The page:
Where we have worked
OuTrop have completed two sets of biodiversity surveys over the last year in the Katingan peat swamps, just west of Sabangau. These swamps in Katingan cover an area of some 200,000ha and are currently classified as “Production Forest”. Our surveys confirmed that this area is important for flora and fauna conservation, with many threatened species present, in particular large populations os both orangutans and gibbons. Hope that protection may be achieved comes in the form of a Reduced Emissions from Deforestation and Degradation (REDD+) project, run by PT. Starling Asia. While the primary aim of REDD+ projects is to reduce carbon emissions and, in doing so, make profit by selling carbon credits on international markets, there is also a very clear potential for positive biodiversity impacts. In particular, REDD+ has potential to help make forests worth more alive than cut down and to generate sustainable funding streams for forest protection. Because peat-swamp forests, such as Katingan and Sabangau, contain so much carbon, they are prime targets for REDD+ projects.
Another key remit of REDD+ projects is to demonstrate that they bring about additional biodiversity benefits, as compared to the ‘without-project’ or ‘business-as-usual’ scenario. This is achieved through adherence to the Climate, Community and Biodiversity Alliance Standards, acceptance to which hinges upon satisfying a number of biodiversity criteria. Achieving “Gold” standard involves demonstrating exceptional biodiversity benefits, such as protecting populations of endangered species like the orang-utan. With our expertise in peat-swamp forest biodiversity, OuTrop will make an important contribution towards confirming these benefits exist and supporting REDD+ in achieving its massive potential for tropical peat-swamp forest protection.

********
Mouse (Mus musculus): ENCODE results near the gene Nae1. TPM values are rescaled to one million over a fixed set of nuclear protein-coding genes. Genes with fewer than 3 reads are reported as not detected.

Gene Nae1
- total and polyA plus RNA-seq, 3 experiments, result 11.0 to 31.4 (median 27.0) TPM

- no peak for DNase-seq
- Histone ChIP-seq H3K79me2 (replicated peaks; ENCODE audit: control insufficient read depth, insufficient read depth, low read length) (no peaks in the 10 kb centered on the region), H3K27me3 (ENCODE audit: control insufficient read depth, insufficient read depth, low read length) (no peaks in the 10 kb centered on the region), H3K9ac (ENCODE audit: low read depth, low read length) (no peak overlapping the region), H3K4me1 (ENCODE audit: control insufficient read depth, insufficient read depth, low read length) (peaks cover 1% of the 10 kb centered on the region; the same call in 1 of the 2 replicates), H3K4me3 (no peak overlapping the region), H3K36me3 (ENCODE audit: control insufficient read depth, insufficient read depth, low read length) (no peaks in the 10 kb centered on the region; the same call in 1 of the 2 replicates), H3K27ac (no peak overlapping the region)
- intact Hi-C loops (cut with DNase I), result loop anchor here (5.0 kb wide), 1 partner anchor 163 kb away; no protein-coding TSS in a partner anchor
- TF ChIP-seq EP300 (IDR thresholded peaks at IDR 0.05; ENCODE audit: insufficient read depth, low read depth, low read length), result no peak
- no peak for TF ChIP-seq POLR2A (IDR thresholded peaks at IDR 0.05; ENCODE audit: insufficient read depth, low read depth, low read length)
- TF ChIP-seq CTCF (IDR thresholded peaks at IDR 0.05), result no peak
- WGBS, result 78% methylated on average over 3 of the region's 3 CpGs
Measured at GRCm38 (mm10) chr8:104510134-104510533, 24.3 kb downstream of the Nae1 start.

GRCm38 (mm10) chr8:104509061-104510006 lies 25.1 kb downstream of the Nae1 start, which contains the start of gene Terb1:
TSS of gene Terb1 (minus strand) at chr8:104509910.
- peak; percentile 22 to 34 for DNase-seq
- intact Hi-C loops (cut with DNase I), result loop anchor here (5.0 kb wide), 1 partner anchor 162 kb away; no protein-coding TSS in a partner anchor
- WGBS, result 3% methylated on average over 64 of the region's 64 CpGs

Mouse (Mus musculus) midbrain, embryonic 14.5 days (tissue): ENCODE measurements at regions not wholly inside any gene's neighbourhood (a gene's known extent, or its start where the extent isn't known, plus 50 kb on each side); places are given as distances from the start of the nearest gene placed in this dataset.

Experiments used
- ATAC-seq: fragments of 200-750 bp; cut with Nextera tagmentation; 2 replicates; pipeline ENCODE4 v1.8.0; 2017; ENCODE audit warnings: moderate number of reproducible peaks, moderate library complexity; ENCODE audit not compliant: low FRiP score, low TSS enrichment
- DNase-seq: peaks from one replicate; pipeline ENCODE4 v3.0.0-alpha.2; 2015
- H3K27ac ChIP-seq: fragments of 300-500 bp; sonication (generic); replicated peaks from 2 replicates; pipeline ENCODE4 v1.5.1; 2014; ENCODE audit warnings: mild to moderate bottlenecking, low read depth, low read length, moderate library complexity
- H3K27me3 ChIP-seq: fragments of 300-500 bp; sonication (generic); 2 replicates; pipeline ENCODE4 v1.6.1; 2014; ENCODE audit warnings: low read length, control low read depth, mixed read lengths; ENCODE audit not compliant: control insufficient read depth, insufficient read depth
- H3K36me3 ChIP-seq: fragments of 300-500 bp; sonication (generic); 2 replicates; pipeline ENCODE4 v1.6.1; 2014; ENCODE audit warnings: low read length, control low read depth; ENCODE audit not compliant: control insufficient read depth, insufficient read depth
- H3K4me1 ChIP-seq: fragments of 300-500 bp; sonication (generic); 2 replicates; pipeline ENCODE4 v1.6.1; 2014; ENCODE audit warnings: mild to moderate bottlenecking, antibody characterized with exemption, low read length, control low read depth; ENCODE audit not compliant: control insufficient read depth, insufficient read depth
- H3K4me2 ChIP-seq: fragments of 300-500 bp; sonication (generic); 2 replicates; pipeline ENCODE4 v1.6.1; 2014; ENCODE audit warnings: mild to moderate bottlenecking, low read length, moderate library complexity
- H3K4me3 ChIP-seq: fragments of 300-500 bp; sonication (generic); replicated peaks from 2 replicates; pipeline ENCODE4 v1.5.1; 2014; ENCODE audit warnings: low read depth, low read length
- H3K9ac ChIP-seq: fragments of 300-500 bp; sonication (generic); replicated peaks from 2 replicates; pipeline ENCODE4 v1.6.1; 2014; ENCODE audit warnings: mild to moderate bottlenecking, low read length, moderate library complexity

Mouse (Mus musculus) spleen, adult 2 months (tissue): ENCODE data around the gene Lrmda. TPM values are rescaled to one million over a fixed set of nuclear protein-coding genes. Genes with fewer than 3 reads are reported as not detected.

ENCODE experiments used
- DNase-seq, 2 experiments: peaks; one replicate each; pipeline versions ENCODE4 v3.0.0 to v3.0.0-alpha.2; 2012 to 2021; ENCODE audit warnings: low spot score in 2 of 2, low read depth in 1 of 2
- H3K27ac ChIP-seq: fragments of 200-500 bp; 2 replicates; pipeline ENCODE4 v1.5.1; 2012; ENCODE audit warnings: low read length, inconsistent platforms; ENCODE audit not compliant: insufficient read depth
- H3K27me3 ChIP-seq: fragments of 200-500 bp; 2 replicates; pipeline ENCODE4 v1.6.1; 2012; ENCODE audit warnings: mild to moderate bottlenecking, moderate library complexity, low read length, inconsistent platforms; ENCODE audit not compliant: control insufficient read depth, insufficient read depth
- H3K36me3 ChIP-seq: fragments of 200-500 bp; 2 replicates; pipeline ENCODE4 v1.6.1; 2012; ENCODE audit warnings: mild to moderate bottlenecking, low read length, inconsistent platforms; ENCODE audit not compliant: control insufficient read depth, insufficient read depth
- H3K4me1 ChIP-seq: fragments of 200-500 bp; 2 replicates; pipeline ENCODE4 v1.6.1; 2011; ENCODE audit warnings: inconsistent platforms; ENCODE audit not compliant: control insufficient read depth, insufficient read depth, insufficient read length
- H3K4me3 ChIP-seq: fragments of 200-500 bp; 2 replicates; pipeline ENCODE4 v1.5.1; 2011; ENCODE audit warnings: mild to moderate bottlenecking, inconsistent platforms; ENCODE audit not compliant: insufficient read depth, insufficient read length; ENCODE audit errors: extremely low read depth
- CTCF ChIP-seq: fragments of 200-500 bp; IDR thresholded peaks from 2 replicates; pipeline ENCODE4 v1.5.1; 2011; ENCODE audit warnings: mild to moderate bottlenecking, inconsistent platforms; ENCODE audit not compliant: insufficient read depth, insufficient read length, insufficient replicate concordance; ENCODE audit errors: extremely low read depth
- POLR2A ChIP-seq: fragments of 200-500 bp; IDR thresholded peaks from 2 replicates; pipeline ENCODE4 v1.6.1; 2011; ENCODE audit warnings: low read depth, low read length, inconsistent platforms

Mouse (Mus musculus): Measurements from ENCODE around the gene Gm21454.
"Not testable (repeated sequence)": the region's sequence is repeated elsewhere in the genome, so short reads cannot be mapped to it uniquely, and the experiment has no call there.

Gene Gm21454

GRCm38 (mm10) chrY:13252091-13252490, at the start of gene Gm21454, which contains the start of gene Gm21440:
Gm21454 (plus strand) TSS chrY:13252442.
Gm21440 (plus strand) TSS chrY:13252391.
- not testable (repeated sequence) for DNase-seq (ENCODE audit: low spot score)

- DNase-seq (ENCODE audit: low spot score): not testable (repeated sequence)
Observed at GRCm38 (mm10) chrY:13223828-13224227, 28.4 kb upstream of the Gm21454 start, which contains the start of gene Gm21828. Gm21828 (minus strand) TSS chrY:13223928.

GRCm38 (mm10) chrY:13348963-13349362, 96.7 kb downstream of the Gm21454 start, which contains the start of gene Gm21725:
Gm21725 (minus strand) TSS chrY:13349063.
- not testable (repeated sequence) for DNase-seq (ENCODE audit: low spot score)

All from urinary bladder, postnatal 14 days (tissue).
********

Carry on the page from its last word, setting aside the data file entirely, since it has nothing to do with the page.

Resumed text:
Mungku Baru Ulin Forest
Rapid faunal biodiversity surveys and HCV assessments, including orangutan and gibbon population surveys, were also performed in the Mungku Baru Ulin Forest, in partnership with International Animal Rescue. Mungku Baru is notable as one of the few remaining forests that still contain large amounts of ulin, the Borneo ironwood (Eusideroxylon zwageri); owing to previous conflicts between logging companies and local superstitions, this forest has never been logged. Our surveys confirmed high abundance of both orangutans and gibbons in the area, in addition to a large number of mammal and bird species, including many HCV species. OuTrop continue to support International Animal Rescue in attempting to protect the area.
Preliminary biodiversity assessments were conducted in the unprotected Bawan Forest in summer 2010, in order to address concern among villagers regarding destructive human activities and the potential loss of the forest, plus the cultural and economic benefits it brings. This resulted in the villagers contacting CIMTROP/OuTrop in 2010 and requesting our assistance to help ensure the continued protection of the forest and the ecosystem services it provides through exploring alternative 'forest-friendly' activities, such as long-term research and eco-tourism. Following meetings with Bawan Village officials and at their invitation, we established a small research camp and forest transects at the site, and conducted a preliminary biodiversity assessment of the area. This assessment indicated that Bawan Forest is likely home to a wide array of biodiversity, including a potentially very high density of gibbons, although further study is needed to assess the true conservation potential of the area, the threats faced and the optimum strategies for mitigating these threats in both the short and long term. We aim to establish a permanent research presence in the area, in order to address these questions and provide the consistent support necessary to help the local people to protect the forest.